A friend of mine committed suicide recently, and I find myself instinctively trying not only to understand why she did it and the cause and effect of how it happened, but trying to impose meaning -- trying to work out what the "significance" of her death is, and looking to sum up her whole life the way a funeral celebrant might, and say these are the patterns and themes and shape of it, this what it amounted to, this is what it represented, these are the takeaway ethical messages for your own life. But is there really any significance in suicide, is there any point to asking what it means, or is it senseless, like washing the dishes or mowing the lawn or any other physical event or act? And is it disrespectful to try to interpret meaning into someone's life or death or reduce their life to a moral lesson? The process not only feels a little bit like a lie, but also like it objectifies them and takes away from their humanity.

You are obviously grappling with your friend's death, and I appreciate the sophistication and sensitivity evident in your question.

I think it's crucial here to distinguish the meaning or "significance" of suicide from the meaning or significance of your friend's suicide. It's important that we resist what I think of as the easy mystification of suicide. There is an unfortunate tendency to infer from our inability to understand a particular suicide or to imagine ourselves engaging in the act ourselves that suicide is unfathomable, incomprehensible, or beyond reason. The truth is we understand a fair bit about the causes of suicide, have growing knowledge of how to prevent it, and so on. We should not let our emotional reaction to suicide -- whether it be shock, dismay, anger, whatever -- lead us to treat suicide as a "senseless" or trivial act.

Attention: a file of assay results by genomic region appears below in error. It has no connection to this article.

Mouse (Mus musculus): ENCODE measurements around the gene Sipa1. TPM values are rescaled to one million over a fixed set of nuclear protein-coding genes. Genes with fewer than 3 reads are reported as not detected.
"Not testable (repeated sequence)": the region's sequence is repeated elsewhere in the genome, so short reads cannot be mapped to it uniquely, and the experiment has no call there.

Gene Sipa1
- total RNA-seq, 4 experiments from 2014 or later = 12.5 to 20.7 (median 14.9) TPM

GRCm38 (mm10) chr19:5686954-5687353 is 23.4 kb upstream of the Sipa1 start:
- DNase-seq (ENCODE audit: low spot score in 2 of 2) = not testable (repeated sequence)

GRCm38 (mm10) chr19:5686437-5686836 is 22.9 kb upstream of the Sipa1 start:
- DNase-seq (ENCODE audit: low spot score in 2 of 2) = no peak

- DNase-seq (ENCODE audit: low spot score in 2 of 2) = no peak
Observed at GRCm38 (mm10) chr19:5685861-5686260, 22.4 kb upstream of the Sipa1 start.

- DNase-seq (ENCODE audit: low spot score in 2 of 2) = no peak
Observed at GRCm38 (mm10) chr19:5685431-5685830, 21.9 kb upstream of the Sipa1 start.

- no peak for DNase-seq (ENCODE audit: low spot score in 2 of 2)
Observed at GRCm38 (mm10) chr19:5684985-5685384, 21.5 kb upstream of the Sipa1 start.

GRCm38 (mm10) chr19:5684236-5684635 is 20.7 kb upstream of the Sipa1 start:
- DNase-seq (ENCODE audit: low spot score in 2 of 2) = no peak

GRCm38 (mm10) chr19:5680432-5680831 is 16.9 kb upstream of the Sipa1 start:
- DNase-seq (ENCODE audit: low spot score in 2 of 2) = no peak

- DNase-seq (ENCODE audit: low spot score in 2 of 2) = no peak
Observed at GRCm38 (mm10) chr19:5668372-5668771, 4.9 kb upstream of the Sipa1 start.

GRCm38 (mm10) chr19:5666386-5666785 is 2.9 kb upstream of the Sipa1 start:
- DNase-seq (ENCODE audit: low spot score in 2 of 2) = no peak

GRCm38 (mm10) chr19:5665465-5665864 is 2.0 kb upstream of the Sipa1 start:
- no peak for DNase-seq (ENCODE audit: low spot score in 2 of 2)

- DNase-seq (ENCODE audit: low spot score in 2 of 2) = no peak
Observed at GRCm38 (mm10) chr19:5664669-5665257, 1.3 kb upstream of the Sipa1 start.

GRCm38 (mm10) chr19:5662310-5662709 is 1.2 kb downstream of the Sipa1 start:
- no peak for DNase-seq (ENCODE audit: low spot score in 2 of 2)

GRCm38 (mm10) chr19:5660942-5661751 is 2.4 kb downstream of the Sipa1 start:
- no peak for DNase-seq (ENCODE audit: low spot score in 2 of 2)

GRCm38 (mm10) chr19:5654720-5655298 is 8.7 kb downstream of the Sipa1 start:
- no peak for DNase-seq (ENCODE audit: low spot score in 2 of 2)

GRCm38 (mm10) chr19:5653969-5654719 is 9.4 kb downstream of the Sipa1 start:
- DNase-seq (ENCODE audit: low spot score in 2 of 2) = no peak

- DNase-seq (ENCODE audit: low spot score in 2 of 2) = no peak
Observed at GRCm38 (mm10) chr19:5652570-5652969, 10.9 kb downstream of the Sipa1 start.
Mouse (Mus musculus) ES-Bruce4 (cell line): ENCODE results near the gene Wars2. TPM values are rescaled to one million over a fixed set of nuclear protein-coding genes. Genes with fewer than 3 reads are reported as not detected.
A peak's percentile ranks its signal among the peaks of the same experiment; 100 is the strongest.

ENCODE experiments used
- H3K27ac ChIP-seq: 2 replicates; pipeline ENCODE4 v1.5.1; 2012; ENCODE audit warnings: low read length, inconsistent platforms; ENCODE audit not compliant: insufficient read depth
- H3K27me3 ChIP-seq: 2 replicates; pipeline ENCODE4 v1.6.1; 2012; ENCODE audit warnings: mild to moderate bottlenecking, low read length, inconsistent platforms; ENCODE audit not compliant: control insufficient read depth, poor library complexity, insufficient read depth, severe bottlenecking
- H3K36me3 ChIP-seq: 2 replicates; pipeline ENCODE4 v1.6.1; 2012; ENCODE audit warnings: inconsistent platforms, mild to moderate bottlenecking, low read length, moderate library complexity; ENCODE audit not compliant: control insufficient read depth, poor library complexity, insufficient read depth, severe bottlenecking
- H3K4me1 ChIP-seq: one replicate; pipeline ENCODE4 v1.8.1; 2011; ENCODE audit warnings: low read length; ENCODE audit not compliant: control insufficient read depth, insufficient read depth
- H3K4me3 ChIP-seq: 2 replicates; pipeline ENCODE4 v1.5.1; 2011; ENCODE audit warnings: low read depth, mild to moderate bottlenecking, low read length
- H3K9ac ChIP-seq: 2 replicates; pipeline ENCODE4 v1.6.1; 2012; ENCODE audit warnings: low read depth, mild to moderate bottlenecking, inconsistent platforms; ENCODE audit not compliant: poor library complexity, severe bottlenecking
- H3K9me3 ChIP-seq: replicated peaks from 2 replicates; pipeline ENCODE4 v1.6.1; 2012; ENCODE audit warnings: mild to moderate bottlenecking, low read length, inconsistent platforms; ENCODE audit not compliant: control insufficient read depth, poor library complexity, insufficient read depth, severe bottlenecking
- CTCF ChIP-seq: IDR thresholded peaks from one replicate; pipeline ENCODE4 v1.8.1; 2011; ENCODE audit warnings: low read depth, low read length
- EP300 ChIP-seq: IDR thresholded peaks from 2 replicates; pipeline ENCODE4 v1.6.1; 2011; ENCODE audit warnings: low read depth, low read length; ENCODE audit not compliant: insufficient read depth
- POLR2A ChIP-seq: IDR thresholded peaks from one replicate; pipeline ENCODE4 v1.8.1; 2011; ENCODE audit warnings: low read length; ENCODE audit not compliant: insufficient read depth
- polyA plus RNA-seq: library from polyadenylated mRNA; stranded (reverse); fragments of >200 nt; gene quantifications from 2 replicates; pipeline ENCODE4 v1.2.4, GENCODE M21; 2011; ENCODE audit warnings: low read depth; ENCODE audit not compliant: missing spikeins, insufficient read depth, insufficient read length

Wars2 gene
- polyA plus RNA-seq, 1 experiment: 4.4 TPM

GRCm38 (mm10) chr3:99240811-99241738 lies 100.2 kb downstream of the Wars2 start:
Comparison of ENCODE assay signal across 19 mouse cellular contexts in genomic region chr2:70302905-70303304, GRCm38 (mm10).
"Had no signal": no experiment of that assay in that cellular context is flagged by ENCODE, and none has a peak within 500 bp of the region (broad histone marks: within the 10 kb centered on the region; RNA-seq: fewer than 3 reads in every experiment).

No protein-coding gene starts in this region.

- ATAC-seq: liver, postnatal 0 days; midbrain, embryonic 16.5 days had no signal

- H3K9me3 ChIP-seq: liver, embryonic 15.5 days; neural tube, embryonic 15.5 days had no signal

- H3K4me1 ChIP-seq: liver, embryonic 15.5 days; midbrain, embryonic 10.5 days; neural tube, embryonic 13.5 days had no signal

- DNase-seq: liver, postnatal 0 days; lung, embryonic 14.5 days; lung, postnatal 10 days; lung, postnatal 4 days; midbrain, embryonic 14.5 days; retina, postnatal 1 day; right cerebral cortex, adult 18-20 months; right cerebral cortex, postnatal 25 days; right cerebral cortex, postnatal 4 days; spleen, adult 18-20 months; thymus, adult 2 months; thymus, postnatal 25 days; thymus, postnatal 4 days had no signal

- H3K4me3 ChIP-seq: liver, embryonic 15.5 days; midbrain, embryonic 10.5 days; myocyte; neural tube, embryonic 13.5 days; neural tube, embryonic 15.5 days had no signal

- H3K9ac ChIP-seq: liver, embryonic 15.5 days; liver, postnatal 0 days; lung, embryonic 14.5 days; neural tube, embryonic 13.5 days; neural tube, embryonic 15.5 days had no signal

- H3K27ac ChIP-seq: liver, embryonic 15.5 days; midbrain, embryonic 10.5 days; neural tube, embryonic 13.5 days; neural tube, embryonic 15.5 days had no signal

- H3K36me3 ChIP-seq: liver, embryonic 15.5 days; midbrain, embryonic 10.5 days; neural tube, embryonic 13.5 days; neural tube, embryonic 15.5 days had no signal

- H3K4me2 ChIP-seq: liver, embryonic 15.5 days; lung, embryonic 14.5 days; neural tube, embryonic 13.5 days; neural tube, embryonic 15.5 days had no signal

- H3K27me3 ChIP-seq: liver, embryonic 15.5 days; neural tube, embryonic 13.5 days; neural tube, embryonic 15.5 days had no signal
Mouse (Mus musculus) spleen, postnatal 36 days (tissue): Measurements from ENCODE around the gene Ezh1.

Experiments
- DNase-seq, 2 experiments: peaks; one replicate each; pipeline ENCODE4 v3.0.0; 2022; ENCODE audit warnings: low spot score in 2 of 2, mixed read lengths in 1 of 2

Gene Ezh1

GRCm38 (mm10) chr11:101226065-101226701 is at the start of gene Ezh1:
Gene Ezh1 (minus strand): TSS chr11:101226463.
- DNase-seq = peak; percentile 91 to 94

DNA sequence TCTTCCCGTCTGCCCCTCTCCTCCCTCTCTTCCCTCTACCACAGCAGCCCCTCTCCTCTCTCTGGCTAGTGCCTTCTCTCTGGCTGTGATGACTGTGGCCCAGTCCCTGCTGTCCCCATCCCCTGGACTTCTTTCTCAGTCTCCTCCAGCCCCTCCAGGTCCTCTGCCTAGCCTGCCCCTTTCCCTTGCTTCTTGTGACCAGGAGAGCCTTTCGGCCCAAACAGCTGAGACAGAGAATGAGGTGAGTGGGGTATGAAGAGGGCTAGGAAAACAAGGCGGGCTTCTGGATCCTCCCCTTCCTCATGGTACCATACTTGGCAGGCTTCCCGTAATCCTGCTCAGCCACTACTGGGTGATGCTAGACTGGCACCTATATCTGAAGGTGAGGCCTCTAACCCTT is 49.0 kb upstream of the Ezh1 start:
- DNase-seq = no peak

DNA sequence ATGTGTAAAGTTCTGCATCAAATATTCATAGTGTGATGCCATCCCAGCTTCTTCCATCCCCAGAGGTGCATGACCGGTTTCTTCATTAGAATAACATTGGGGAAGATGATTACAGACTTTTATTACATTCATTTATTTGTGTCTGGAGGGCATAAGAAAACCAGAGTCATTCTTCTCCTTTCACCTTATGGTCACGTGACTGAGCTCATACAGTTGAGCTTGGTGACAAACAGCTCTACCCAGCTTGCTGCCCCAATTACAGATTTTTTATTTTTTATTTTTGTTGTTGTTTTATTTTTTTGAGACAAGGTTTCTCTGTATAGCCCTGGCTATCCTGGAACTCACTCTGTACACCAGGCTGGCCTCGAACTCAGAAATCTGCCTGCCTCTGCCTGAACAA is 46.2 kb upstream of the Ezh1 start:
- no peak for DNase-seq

That said, what we know about suicide in general can be difficult to extrapolate to particular people and cases. Individual people are in certain ways more complex than our theories about human nature can sometimes capture. I don't think that it's necessarily wrong for you to interrogate why she engaged in this act and to evaluate it morally. But as you say there is the risk that in so doing, you "objectify" your friend or reduce her to her suicidal choices or acts. And that, I agree, you ought not do. She, like anyone, had a history: as someone's daughter, your friend, and so on. Trying to see her suicide as a part of her life, and trying to draw lessons (moral or otherwise) from it, need not require you to reduce her to 'a suicidal person.' Quite the contrary: her suicide can probably only be grasped against the totality of her life. In this respect, your duty to her is the same duty I suspect we have to everyone as we attempt to understand them — to sympathetically, compassionately, and fairly appraise them as the complex wholes as they are, and not distort those wholes only by reference to a single choice or episode in their lives.

Best wishes to you as you work these matters through.

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